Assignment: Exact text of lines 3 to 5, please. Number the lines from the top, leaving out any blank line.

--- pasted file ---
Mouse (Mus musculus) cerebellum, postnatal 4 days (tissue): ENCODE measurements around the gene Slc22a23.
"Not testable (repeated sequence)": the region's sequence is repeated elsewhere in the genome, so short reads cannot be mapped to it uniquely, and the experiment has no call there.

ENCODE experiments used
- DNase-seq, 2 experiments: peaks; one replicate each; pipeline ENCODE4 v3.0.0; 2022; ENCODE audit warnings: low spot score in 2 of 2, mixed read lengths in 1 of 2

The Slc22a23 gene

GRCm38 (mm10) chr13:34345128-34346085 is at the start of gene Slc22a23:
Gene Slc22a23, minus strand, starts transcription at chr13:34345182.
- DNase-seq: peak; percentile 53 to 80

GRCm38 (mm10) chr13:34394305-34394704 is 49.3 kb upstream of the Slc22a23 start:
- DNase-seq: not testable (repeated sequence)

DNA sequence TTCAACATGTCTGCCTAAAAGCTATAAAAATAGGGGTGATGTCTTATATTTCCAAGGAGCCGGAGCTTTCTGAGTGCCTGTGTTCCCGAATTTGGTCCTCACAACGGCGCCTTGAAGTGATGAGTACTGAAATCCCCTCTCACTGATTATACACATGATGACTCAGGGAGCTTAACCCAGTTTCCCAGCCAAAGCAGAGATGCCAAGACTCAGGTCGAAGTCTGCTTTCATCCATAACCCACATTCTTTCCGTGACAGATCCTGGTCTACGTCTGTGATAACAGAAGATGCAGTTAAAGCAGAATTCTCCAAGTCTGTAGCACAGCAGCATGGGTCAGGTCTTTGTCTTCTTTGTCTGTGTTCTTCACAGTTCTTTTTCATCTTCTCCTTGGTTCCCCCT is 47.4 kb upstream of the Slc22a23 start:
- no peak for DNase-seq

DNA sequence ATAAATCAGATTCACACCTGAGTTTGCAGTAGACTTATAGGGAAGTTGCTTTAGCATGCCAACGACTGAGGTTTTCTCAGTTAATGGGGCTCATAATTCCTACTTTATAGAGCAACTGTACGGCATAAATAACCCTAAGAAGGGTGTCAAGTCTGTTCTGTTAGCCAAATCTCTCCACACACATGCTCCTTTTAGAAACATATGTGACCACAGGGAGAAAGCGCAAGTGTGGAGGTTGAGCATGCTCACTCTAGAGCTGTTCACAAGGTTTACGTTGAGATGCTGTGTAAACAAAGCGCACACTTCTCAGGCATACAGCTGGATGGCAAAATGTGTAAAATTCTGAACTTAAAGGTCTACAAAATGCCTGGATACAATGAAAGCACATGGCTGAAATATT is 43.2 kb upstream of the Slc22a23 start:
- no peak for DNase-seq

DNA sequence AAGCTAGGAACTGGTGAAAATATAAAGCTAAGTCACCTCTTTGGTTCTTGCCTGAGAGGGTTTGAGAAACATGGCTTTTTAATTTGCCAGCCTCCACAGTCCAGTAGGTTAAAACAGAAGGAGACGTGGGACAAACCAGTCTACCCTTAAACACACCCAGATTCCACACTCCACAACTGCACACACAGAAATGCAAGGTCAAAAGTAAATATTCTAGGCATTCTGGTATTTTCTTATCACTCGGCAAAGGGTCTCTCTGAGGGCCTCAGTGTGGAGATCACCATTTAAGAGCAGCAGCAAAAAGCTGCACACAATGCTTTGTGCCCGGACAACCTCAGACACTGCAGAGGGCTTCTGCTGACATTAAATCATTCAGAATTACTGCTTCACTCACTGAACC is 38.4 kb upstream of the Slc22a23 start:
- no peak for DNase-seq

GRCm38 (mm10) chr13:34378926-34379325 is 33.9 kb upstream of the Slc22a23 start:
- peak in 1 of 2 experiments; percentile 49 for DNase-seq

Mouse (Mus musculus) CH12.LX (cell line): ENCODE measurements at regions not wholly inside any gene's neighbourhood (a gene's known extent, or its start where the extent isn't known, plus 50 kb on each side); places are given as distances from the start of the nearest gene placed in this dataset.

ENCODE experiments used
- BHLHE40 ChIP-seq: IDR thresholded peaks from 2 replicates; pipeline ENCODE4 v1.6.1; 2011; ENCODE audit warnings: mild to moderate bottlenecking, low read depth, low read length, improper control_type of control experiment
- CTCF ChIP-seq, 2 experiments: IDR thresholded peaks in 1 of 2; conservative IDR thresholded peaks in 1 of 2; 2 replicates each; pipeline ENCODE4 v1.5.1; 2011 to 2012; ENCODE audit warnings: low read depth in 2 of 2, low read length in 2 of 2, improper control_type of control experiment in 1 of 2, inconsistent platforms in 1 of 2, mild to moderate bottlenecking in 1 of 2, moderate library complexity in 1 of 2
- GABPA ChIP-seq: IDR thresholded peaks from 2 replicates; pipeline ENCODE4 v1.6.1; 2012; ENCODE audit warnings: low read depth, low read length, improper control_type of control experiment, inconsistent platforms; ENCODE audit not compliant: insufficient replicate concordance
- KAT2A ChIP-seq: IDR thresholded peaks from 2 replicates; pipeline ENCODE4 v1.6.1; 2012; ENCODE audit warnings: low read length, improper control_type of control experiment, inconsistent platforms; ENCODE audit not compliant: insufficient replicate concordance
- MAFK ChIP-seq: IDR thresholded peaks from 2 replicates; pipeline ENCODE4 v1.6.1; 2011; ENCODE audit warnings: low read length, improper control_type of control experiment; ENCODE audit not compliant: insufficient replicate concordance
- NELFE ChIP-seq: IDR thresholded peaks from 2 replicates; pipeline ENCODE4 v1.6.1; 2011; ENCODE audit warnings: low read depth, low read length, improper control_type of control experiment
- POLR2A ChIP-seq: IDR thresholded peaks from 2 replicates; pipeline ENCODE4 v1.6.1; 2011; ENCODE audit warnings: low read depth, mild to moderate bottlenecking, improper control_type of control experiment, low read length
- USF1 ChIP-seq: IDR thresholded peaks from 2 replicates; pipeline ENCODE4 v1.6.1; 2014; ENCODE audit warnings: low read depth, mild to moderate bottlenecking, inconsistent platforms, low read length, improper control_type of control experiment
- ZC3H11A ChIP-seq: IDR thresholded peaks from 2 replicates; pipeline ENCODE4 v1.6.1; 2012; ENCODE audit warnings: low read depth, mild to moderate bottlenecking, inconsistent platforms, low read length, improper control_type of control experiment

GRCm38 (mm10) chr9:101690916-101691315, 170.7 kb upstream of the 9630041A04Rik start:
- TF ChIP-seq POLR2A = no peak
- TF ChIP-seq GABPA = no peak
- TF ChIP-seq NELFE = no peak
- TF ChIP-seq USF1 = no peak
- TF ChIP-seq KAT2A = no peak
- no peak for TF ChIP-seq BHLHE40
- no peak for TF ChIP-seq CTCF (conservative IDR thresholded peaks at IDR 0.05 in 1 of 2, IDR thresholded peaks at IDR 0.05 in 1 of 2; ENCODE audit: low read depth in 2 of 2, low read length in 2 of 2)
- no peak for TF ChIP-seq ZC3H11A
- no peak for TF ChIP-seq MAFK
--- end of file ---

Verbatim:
ENCODE experiments used
- DNase-seq, 2 experiments: peaks; one replicate each; pipeline ENCODE4 v3.0.0; 2022; ENCODE audit warnings: low spot score in 2 of 2, mixed read lengths in 1 of 2

The Slc22a23 gene